Friday, August 22, 2014

Importance of Writing Donor Thank Yous

It’s no secret how much nonprofits rely on donors. Nonprofits appreciate both the donor and the
donation, but often forget the importance of letting them know. It is easy to get bogged down by deadlines and reaching goals, however, thanking your donors is just as crucial as acquiring funds. Writing a thank you will leave your donors with a strong and lasting impression. If their efforts go unacknowledged, why would they consider future donations?

Appreciation and gratitude

You know what a donation means to your cause, so make sure your supporters know it too. Writing a thank you is an excellent opportunity to show the donor the organization’s appreciation and gratitude. However, simply stating that you appreciate the donation isn’t enough. You need to truly show them the importance. Explain what the funds will be used for and how that impacts the organization. This shows the donor that their contribution, no matter the size, made a difference to the cause. When a supporter feels appreciated and knows what kind of impact their donation made, you are more likely to build a lasting relationship. These relationships can lead to future gifts in addition to volunteer support. Considering how costly and time-consuming acquiring new donors can be, you don’t want to hurt yourself doubly by losing any current donors.

Maintain legitimacy

The importance of thank yous goes even beyond expressing gratitude. It proves your nonprofit is legitimate and organized. Putting forth the effort of a thank you shows supporters the same amount of effort will be exhibited throughout other aspects of running the organization. Not only does it show that you are organized, it keeps you accountable to actually be organized. Thank yous help keep your records clean and up-to-date. This is an easy and effiecient way for your nonprofit to always know who has recently donated.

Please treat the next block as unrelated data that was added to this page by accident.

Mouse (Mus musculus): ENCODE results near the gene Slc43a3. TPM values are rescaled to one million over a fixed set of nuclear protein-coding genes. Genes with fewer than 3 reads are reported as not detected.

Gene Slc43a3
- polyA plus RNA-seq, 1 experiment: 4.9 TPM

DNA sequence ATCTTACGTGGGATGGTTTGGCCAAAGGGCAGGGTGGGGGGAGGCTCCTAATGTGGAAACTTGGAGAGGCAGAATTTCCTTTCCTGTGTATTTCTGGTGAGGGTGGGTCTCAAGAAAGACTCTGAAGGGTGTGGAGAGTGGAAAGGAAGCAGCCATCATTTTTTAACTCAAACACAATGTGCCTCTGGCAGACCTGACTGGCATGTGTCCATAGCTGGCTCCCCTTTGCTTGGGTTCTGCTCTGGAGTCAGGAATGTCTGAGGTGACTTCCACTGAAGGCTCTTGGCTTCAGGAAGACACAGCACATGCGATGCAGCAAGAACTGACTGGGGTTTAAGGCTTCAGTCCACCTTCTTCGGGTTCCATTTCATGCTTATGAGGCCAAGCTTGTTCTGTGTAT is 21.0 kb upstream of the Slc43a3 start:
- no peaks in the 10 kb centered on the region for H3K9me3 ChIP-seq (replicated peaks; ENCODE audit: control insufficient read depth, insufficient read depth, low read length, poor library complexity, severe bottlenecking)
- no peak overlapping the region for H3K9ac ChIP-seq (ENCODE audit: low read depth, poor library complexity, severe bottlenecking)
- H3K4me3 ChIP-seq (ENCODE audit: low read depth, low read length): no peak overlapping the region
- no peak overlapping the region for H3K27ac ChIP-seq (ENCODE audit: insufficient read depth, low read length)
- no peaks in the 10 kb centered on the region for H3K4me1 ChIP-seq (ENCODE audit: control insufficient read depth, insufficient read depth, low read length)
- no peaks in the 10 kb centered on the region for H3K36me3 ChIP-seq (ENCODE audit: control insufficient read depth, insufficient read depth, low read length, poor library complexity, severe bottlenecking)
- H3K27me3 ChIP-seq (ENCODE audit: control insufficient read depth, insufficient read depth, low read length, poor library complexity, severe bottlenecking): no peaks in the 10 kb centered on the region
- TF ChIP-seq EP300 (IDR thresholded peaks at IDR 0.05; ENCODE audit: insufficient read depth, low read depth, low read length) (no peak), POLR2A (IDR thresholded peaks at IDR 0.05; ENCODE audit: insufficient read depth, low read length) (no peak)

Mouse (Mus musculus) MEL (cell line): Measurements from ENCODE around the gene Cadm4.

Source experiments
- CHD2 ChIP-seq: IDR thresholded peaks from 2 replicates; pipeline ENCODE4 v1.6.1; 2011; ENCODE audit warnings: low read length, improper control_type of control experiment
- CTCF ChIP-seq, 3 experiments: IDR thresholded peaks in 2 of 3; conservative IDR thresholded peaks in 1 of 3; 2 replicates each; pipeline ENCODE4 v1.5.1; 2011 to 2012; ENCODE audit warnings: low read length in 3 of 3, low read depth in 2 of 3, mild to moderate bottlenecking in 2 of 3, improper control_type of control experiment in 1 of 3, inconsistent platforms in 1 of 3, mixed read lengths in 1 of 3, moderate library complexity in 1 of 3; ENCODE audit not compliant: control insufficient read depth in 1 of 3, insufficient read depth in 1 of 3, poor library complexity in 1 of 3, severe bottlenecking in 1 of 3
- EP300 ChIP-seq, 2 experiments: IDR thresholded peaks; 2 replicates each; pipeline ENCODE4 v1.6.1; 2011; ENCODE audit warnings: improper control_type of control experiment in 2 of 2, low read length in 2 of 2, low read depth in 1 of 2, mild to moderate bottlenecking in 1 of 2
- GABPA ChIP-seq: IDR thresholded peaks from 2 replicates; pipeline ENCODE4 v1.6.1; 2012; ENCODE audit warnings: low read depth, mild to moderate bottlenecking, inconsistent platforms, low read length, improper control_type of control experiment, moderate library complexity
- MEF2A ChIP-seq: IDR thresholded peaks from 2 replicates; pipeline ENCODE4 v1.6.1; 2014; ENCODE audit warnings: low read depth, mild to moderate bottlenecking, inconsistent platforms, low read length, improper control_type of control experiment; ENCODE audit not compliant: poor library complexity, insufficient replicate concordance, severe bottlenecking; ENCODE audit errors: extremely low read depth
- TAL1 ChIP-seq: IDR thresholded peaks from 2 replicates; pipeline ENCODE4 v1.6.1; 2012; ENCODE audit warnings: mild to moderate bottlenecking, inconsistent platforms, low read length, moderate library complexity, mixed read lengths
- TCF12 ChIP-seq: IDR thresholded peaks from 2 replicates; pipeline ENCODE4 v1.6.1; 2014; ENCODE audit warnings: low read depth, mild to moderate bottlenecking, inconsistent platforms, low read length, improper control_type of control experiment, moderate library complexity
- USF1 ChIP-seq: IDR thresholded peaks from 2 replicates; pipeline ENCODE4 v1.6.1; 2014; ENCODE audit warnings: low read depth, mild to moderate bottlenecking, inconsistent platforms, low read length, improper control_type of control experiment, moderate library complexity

Content and Details

Taking the time to thank a donor can go a long way.
While half the battle is completing the thank yous, the second half is backing up what you say. Your letters must be sincere and personalized. The very first to-do of your letter is to address the person individually. There is nothing worse than hearing how much of a difference you made when the letter-writers can’t even bother to include your first and last name instead of “Dear Friend.” This shows your donors that he or she, as a person, matters just as much as they money. It is also just as important to send the letters in a timely manner. Within days of receiving the donation, a thank you should be sent. Going too long without acknowledgement shows that you don’t care about the funds received. Donors may also wonder if the donation was received, or even forget
they donated if too long has passed.





What tips do you have for writing donor thank yous? Share your comments below!